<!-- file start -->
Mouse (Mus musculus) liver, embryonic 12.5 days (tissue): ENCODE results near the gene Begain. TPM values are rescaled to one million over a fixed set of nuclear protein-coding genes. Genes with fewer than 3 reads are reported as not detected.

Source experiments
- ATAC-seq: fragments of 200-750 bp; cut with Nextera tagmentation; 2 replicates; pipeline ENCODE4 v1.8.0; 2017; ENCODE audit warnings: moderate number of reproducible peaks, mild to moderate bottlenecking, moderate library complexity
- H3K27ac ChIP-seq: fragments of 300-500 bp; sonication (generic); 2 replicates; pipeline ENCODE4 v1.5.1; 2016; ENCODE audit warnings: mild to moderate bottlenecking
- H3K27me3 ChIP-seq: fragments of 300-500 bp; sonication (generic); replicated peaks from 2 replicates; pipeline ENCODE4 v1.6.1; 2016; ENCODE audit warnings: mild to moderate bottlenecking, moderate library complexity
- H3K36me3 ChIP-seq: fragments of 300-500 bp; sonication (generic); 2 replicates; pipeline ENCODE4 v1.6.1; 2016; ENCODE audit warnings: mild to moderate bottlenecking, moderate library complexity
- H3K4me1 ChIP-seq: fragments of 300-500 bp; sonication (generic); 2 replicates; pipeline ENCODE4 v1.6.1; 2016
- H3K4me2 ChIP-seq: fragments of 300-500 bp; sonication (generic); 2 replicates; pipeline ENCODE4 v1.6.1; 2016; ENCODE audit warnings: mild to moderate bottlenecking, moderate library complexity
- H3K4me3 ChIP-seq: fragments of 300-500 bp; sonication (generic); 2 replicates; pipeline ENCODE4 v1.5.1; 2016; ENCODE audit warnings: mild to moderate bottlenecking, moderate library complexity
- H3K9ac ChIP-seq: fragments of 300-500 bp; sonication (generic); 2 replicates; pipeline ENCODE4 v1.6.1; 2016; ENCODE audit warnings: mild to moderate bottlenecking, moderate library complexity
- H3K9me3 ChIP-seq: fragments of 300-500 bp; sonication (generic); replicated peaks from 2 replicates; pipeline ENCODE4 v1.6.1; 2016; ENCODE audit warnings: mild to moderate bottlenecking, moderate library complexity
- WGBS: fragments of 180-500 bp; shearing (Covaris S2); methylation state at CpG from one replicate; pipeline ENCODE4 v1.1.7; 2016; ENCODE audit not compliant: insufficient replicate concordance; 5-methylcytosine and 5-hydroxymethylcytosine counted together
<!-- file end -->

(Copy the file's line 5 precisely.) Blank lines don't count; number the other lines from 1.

- H3K27me3 ChIP-seq: fragments of 300-500 bp; sonication (generic); replicated peaks from 2 replicates; pipeline ENCODE4 v1.6.1; 2016; ENCODE audit warnings: mild to moderate bottlenecking, moderate library complexity